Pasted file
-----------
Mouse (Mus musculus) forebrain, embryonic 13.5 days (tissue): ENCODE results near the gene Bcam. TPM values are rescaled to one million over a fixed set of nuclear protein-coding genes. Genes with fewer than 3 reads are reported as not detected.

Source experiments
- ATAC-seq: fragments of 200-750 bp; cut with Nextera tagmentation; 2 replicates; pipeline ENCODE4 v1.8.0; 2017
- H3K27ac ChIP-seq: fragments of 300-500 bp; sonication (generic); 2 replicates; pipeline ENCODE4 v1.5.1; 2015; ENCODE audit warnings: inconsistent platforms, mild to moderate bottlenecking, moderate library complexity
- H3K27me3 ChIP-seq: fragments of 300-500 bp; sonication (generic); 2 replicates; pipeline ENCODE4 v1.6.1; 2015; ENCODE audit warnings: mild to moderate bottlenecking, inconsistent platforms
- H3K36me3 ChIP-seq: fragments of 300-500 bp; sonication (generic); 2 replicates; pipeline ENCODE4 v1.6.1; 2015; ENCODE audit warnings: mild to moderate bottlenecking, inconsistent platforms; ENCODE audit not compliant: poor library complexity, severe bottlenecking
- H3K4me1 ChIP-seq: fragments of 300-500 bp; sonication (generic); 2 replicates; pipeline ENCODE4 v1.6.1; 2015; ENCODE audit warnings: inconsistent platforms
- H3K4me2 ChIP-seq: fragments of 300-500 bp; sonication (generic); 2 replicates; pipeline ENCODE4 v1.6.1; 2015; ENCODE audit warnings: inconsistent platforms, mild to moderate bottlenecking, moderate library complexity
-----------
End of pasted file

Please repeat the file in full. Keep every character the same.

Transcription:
Mouse (Mus musculus) forebrain, embryonic 13.5 days (tissue): ENCODE results near the gene Bcam. TPM values are rescaled to one million over a fixed set of nuclear protein-coding genes. Genes with fewer than 3 reads are reported as not detected.

Source experiments
- ATAC-seq: fragments of 200-750 bp; cut with Nextera tagmentation; 2 replicates; pipeline ENCODE4 v1.8.0; 2017
- H3K27ac ChIP-seq: fragments of 300-500 bp; sonication (generic); 2 replicates; pipeline ENCODE4 v1.5.1; 2015; ENCODE audit warnings: inconsistent platforms, mild to moderate bottlenecking, moderate library complexity
- H3K27me3 ChIP-seq: fragments of 300-500 bp; sonication (generic); 2 replicates; pipeline ENCODE4 v1.6.1; 2015; ENCODE audit warnings: mild to moderate bottlenecking, inconsistent platforms
- H3K36me3 ChIP-seq: fragments of 300-500 bp; sonication (generic); 2 replicates; pipeline ENCODE4 v1.6.1; 2015; ENCODE audit warnings: mild to moderate bottlenecking, inconsistent platforms; ENCODE audit not compliant: poor library complexity, severe bottlenecking
- H3K4me1 ChIP-seq: fragments of 300-500 bp; sonication (generic); 2 replicates; pipeline ENCODE4 v1.6.1; 2015; ENCODE audit warnings: inconsistent platforms
- H3K4me2 ChIP-seq: fragments of 300-500 bp; sonication (generic); 2 replicates; pipeline ENCODE4 v1.6.1; 2015; ENCODE audit warnings: inconsistent platforms, mild to moderate bottlenecking, moderate library complexity